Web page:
A few weeks ago, I happened across an interesting stat. I was noodling around the internet and decided to look up the all-time leaders in career playoff PER. Interestingly, number eight on the list is Tracy McGrady. Behind Michael Jordan, George Mikan, Lebron, Shaq, Tim Duncan, Hakeem, and Dirk and ahead of Dwayne Wade, Charles Barkley, Dwight Howard, Jerry West, Kareem, Magic, Wilt, Bob Petit, Kobe Bryant, Kevin Garnett, Larry Bird and others whose careers will most certainly be viewed more favorably than his, Tracy McGrady sits uncomfortably near the top of this list, out of place like an atheist at an AA meeting.
But should his rank there feel out of place? Is it unfair for us to judge an individual’s performance on the success of his team? Often, basketball arguments end in the broad finality of a Tolkien-style ring count (“X rings. Count em.”), but is that all there is to count? Read More
Here we are. Stuck, helpless, and very, very frustrated. After Monday’s decision by the player’s union to unanimously reject the owner’s “last best” offer, it’s now evident that the multi-billion dollar tug-of-war decision will be placed in the hands of our nation’s brutally efficient judiciary system. Scary words (litigation) have replaced happy words (basketball). Lawyers and judges will do what dozens of grown millionaires could not, as they determine whether the owners were bargaining in good faith (swiiiiing and a miss) and if players have the right to cry about it.
Stuck, helpless, and angry is not a viewpoint shared by fans alone. Oh, no. It’s also the feeling of several active working force affiliates. And as one of the league’s top scorers, Kevin Martin seems to be the hushed group’s most noteworthy—and outspoken—member. Read More
“I was never shooting in games before because I always drove to the basket. I have just been getting confidence from the coaches and teammates to shoot. It’s been hard work. I had the stigma I couldn’t shoot, even in high school.”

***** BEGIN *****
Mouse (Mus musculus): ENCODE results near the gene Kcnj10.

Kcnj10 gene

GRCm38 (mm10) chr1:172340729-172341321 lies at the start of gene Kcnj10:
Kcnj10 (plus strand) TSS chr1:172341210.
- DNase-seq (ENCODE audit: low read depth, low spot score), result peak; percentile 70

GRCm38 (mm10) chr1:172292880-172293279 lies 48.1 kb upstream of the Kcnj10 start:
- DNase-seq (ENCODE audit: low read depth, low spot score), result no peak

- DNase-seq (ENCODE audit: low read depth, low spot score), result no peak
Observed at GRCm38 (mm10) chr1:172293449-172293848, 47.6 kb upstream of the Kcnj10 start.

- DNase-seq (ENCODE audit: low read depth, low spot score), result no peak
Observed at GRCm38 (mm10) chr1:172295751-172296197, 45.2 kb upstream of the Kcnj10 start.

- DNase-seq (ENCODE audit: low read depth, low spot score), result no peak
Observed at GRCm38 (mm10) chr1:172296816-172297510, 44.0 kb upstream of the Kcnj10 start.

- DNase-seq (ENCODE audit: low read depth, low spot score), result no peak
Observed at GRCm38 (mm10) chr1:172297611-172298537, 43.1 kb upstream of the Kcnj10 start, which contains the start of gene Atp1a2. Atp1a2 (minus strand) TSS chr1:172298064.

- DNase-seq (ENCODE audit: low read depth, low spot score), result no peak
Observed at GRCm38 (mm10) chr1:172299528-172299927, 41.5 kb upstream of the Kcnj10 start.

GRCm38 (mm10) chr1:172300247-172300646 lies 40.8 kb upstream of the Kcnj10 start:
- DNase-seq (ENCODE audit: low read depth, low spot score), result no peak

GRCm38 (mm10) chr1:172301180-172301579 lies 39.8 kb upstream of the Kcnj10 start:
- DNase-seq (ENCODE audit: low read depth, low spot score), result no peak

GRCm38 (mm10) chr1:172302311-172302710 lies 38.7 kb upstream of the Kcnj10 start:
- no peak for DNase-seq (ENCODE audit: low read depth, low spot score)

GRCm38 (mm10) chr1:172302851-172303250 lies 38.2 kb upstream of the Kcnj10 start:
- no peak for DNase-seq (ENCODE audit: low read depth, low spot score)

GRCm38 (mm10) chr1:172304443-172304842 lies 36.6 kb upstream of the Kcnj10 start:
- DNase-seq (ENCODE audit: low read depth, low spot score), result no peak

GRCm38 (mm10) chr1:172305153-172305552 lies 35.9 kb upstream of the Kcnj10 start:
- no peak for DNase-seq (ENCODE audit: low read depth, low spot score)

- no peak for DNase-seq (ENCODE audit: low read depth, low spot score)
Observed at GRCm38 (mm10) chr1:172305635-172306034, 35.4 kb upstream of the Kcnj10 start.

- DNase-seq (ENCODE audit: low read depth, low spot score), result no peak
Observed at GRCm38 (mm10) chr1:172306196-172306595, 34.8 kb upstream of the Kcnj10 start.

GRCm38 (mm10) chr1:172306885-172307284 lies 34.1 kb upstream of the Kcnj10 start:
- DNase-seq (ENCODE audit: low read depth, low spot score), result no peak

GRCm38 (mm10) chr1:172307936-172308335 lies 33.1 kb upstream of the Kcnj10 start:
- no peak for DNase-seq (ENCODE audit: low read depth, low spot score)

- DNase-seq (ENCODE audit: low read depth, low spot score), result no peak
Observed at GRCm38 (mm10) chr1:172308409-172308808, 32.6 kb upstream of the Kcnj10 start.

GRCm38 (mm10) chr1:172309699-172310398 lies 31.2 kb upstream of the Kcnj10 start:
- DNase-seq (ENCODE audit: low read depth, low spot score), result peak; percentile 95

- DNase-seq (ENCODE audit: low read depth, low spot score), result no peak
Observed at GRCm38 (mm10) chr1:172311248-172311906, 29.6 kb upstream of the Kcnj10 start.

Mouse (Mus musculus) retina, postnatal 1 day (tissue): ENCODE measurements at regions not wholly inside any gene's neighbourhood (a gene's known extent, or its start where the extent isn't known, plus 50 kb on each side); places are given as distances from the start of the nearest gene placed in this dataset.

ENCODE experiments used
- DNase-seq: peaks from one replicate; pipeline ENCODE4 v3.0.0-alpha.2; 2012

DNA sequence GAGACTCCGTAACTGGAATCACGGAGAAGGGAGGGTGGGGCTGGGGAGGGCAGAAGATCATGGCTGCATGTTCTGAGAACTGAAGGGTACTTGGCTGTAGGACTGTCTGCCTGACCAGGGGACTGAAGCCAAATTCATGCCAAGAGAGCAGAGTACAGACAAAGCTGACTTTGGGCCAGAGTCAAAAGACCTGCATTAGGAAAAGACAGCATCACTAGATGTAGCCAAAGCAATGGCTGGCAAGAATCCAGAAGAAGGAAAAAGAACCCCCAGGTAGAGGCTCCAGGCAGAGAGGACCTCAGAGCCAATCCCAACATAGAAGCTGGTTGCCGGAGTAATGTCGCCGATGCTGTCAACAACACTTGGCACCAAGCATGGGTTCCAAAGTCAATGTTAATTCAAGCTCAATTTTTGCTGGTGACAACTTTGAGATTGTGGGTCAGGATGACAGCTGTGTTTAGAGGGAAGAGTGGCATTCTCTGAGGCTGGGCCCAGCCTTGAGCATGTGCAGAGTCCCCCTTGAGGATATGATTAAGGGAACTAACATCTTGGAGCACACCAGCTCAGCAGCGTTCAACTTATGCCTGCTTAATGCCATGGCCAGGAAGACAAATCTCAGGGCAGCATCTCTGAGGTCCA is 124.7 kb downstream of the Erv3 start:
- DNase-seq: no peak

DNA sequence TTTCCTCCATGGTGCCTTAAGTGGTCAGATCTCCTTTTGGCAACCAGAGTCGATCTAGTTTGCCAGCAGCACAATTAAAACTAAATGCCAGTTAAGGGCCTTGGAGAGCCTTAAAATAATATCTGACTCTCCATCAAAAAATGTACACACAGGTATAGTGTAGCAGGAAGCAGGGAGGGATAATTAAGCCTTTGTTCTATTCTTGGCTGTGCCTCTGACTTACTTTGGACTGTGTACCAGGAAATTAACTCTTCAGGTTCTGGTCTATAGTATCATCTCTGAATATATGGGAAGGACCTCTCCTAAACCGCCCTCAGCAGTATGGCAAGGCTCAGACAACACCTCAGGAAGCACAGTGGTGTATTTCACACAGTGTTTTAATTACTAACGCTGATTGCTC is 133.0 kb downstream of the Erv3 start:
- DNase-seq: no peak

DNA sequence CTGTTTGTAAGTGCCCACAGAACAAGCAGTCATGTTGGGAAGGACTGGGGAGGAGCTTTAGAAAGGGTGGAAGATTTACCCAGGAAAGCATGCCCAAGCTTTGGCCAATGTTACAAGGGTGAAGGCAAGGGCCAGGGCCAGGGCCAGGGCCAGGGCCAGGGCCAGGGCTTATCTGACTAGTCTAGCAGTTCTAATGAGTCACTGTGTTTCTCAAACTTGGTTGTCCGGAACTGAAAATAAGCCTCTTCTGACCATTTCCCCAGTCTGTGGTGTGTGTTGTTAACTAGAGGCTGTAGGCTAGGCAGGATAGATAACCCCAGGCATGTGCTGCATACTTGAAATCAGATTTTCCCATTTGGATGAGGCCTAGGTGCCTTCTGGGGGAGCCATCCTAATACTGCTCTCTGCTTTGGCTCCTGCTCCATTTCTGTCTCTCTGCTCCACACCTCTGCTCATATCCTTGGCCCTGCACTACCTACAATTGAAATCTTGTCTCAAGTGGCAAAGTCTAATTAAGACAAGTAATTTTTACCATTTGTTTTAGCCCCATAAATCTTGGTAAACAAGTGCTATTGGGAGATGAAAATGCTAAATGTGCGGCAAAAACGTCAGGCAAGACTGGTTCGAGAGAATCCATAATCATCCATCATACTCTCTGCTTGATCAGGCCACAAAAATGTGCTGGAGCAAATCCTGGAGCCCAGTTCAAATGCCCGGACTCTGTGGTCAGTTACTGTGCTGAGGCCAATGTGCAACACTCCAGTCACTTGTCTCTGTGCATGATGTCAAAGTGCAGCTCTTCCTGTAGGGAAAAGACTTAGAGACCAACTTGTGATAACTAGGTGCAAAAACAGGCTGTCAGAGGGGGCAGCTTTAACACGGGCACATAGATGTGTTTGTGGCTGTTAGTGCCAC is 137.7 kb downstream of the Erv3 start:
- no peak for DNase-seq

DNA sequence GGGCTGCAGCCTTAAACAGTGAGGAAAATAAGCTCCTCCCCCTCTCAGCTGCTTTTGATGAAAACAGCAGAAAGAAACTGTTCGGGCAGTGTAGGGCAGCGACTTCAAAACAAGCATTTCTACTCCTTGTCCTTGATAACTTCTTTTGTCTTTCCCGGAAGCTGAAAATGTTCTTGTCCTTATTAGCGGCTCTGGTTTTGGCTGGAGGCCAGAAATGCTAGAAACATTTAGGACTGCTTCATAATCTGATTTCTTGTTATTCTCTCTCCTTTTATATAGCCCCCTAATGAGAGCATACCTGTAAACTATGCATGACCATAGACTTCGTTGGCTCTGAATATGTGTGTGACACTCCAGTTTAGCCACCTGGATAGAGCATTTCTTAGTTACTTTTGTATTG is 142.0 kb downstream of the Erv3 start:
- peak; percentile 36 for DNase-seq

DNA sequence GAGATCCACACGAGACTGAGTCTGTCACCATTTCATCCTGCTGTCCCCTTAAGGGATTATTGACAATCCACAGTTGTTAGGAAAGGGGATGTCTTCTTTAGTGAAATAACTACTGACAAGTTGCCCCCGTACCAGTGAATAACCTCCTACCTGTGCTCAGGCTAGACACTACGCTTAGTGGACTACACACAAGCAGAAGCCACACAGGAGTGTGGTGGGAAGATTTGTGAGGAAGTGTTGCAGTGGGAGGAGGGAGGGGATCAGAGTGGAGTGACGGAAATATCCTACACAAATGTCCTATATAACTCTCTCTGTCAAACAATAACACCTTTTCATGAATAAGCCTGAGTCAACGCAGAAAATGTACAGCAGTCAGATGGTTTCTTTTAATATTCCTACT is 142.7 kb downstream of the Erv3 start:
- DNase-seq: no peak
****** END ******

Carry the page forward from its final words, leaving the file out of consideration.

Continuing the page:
How can someone—after already establishing themselves with a lifetime’s worth of a sample size playing basketball—go from expendable backup to flowing on the aqueous edge of elite in under 16 months? Some players take an abnormal amount of time to find themselves and obtain the amount of confidence they need. Maybe it’s a single moment—a game winning shot or elusive move that makes 20,000 bent knees go straight—or maybe it’s a slow, gradual evolution. It’s quite bizarre for a player to show drastic improvement in the area of such blatant weakness, but it happens. Kyle Lowry is proof. Read More
Every championship contender has its separate yet connected segments. The uncompromising rebounders, self-sacrificing passers, and defensive enthusiasts. The creative coaches who know how to play complicated match-ups and designate rotations, the shrewd wheelers and dealers sitting in an office high above the battlefield, and the owners, who seem interested enough in the sport of basketball to actively involve themselves in the month to month operations of his/her team. But the most visible, and arguably the most important, puzzle piece is the guy who grabs opponents by the throat with a dizzying array of unstoppable offense; the fourth quarter scorer, the go-to guy, the One Who Takes The Last Shot.
Last year was Kevin Martin’s first full season as a Houston Rocket. He started 80 of the team’s 82 games, matching a 2006-07 career high in appearances. Then, he was a 23-year-old in his third season. He saw the court for 2818 minutes and scored 1618 points. Last year, as at the more seasoned age of 27, Martin played 2603 minutes (215 fewer than 2006-07), and scored 1876 points (258 more than 2006-07). Disregarding all other factors such as teammates, coaches, and every other meaningful statistic, these numbers show Kevin Martin’s improvement as a basketball player who’s become more careful in utilizing his moments on the court. His career’s been one of the more unlikely upward renovations we’ve seen in quite some time.